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Claes Oldenburg - Dropped Cone

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by

Susan Zheng

on 5 September 2012

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Transcript of Claes Oldenburg - Dropped Cone

Dropped Cone - Claes Oldenburg I chose Claes Oldenburg because I
liked his art style. It was very straight
forward and appealing to the average person
due to its’ simple and comical nature. They were
also larger than life; this also added to the
humour of his art.

The artwork I chose is called the Dropped Cone. It was created in 2001 as collaboration with Coosje can Bruggen, his wife. It is located in Neumarkt Galerie, Cologne, Germany. The mediums used were stainless steel, reinforced plastic, balsa wood, and painted with polyester gelcoat, commissioned by Neumarkt Galerie. Reason & Intro Art Elements Line is used here to determine the
diamond pattern on the waffle cone.
Most waffle cones have a sort of geometric
pattern on it, and Oldenburg chose a simple
diamond shape. This also suited the squareness of
buildings surrounding it. This is also an example of
repetition, with the repeated pattern on the
surface of the waffle. The colour is very simple,
with only ivory, a light brown and a darker brown.
The simple colours don’t distract it from the rest of the
composition, and compliments it by being understated.
The white of the ice cream also contrasts against the darker
brown tones, and this makes the ivory colour glow.
The shape of it is quite complex, with the ‘spill’ or the melted parts of
the ice cream strategically placed to support the structure. The waffle
is in a perfectly cone shape, stuck to the irregular shape of
the scoop, juxtaposing both shapes against each other. Art Principles One of the main elements of this piece is scale;
it is obviously a lot larger than real life, in order to
stand out more in the mall it is located. It also gives it a comical feel because of how exaggerated the artwork is.
The composition is very simple; a scoop of vanilla ice cream and a waffle cone. The round base (the ice cream) and the diminishing tip of the cone creates a triangular frame to it, as opposed to the traditional rectangle. The tilt of the piece also juxtaposes against the rigid straightness of the surrounding architecture, making it stand out.
The focal point would be the scoop of ice cream. The entire artwork is in a sort of triangular shape, starting at the tip of the cone with the scoop as the base. The scoop is also highly textured to create the appearance of an actual blob of ice cream. In contrast, the cone retains its cartoonish simplicity. Subject Matter & Techniques It is a large waffle cone of a single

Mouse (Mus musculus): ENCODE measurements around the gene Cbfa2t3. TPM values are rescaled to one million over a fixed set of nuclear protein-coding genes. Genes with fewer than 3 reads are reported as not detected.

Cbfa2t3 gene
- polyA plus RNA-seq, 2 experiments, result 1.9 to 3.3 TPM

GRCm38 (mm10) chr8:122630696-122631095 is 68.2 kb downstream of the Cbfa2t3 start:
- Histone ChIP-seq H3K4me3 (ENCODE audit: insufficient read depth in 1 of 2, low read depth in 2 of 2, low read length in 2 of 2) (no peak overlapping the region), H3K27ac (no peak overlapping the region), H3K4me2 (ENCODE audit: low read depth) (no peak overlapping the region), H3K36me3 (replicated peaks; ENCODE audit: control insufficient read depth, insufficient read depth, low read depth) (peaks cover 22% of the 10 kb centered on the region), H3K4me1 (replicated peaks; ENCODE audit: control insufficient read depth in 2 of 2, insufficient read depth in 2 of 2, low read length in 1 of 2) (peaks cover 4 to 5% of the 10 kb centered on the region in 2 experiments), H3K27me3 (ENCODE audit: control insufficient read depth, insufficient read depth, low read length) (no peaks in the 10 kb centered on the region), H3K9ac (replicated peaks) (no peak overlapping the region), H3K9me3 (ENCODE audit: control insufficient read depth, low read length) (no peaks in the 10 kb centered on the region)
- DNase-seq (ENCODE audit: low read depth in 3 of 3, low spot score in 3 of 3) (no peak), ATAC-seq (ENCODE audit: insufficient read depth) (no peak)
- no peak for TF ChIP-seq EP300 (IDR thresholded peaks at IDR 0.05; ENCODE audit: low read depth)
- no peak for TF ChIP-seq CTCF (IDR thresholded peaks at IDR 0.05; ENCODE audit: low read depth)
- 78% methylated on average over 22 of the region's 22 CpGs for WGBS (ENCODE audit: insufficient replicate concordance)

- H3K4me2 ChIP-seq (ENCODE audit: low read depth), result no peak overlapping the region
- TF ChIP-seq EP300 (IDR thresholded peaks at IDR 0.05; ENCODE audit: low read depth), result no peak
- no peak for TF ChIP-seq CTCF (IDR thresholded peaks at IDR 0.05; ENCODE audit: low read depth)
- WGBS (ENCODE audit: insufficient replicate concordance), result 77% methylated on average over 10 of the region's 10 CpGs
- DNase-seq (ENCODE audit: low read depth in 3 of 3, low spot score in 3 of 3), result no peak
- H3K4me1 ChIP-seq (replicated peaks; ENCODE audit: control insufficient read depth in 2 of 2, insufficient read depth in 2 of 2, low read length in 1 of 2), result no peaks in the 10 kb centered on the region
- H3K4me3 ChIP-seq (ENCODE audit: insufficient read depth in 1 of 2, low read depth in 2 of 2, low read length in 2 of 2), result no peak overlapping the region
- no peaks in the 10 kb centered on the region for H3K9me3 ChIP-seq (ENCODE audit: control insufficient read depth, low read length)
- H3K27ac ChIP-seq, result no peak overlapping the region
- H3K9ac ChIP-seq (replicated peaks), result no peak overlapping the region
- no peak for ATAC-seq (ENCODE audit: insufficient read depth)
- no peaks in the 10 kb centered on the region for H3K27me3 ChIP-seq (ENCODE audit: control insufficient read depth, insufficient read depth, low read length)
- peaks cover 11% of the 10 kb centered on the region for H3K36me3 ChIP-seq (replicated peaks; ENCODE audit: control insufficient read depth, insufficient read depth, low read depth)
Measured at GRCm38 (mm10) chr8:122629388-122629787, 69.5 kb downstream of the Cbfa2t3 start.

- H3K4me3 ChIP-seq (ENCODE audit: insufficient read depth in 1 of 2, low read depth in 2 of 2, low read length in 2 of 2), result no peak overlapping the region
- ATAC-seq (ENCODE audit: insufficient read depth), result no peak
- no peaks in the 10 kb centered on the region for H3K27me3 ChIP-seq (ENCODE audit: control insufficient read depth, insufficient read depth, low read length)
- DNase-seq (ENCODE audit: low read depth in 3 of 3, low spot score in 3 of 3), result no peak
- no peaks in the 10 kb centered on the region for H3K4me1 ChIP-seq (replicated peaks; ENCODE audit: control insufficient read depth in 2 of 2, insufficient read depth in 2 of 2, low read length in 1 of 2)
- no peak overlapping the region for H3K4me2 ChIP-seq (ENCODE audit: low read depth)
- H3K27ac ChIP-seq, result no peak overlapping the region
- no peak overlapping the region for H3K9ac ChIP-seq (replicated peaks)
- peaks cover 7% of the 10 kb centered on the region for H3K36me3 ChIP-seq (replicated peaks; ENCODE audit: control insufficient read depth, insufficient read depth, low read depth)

scoop of vanilla ice cream on the corner
of a shopping mall, tilting slightly outwards
with the melted ice cream supporting the
structure. The original design included several
flavours, but in the end, Oldenburg reduced
it to simply vanilla. Vanilla is the most conventional
flavour, the original flavour of ice cream
where every single brand would carry. This led to its nickname,
‘the cornucopia of consumerism’, referring to the
popularity of waffle cone ice creams and the cone shape.

Oldenburg used various techniques to create this piece. He
first created many practise sculptures out of clay to trial the stability and composition of the piece. He also studied real life dropped ice creams to see how the cream would flow when it was dropped, and he repeated this various time to reach his final piece. The artwork is created mainly using plastic, and installed using a large crane. The inside is reinforced with strong steel and balsa wood, and the plastic then painted with a polyester gelcoat. This required various steps, first creating the steel and wooden frame, then applying the plastic shape, painting it, and finally installing it onto the roof of the building.

Inspiration & Messages This artwork was commissioned by the
owner of the shopping mall the cone is
located. The owner wanted a fresh, interesting
kind of never-before seen advertisement, and
chose Oldenburg and his wife to create it. It was
unusual for the couple, but as quoted, was found
appropriate given the venue’s ‘ancient history as a
crossroads of trade’ (Source: http://oldenburgvanbruggen.com/largescaleprojects/droppedcone.htm, Artists’ statements.)
They were allowed to choose the exact location of their sculpture, but as they thought the mall was already so overcrowded, they chose to put in on top of the roof.

The main purpose of the artwork was to make that particular shopping mall stand out from the rest of the malls in the area. It also serves to entice buyers to consume ice cream, and would doubly benefit any surrounding ice cream shops as customers would be influenced by the large, wacky sculpture.
Dropped Cone by Claes Oldenburg Susan Zheng 8D
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